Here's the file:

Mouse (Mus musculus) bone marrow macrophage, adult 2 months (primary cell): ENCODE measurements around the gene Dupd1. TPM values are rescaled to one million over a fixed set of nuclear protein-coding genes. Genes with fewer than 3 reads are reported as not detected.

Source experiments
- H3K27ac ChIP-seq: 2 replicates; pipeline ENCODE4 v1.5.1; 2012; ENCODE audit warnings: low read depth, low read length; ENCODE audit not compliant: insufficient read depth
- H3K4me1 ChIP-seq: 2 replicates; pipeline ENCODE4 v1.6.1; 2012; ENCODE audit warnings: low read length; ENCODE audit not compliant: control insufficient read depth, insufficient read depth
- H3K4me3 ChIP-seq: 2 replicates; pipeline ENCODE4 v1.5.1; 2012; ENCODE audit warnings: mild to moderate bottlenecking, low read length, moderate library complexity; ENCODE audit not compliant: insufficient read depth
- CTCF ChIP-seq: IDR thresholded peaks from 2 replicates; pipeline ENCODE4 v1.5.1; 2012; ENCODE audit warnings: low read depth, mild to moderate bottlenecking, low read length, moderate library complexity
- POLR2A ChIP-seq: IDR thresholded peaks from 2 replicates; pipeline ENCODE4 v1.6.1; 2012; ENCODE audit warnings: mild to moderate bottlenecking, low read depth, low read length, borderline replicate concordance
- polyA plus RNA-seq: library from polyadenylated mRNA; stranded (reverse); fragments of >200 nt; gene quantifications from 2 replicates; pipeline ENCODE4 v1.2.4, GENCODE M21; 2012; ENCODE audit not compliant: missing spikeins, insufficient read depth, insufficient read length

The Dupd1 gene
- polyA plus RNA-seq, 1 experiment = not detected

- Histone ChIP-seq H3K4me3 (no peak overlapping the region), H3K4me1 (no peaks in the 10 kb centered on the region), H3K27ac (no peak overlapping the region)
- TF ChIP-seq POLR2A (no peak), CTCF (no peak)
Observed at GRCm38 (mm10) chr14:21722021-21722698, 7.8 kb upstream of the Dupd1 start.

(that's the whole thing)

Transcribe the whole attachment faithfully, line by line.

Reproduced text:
Mouse (Mus musculus) bone marrow macrophage, adult 2 months (primary cell): ENCODE measurements around the gene Dupd1. TPM values are rescaled to one million over a fixed set of nuclear protein-coding genes. Genes with fewer than 3 reads are reported as not detected.

Source experiments
- H3K27ac ChIP-seq: 2 replicates; pipeline ENCODE4 v1.5.1; 2012; ENCODE audit warnings: low read depth, low read length; ENCODE audit not compliant: insufficient read depth
- H3K4me1 ChIP-seq: 2 replicates; pipeline ENCODE4 v1.6.1; 2012; ENCODE audit warnings: low read length; ENCODE audit not compliant: control insufficient read depth, insufficient read depth
- H3K4me3 ChIP-seq: 2 replicates; pipeline ENCODE4 v1.5.1; 2012; ENCODE audit warnings: mild to moderate bottlenecking, low read length, moderate library complexity; ENCODE audit not compliant: insufficient read depth
- CTCF ChIP-seq: IDR thresholded peaks from 2 replicates; pipeline ENCODE4 v1.5.1; 2012; ENCODE audit warnings: low read depth, mild to moderate bottlenecking, low read length, moderate library complexity
- POLR2A ChIP-seq: IDR thresholded peaks from 2 replicates; pipeline ENCODE4 v1.6.1; 2012; ENCODE audit warnings: mild to moderate bottlenecking, low read depth, low read length, borderline replicate concordance
- polyA plus RNA-seq: library from polyadenylated mRNA; stranded (reverse); fragments of >200 nt; gene quantifications from 2 replicates; pipeline ENCODE4 v1.2.4, GENCODE M21; 2012; ENCODE audit not compliant: missing spikeins, insufficient read depth, insufficient read length

The Dupd1 gene
- polyA plus RNA-seq, 1 experiment = not detected

- Histone ChIP-seq H3K4me3 (no peak overlapping the region), H3K4me1 (no peaks in the 10 kb centered on the region), H3K27ac (no peak overlapping the region)
- TF ChIP-seq POLR2A (no peak), CTCF (no peak)
Observed at GRCm38 (mm10) chr14:21722021-21722698, 7.8 kb upstream of the Dupd1 start.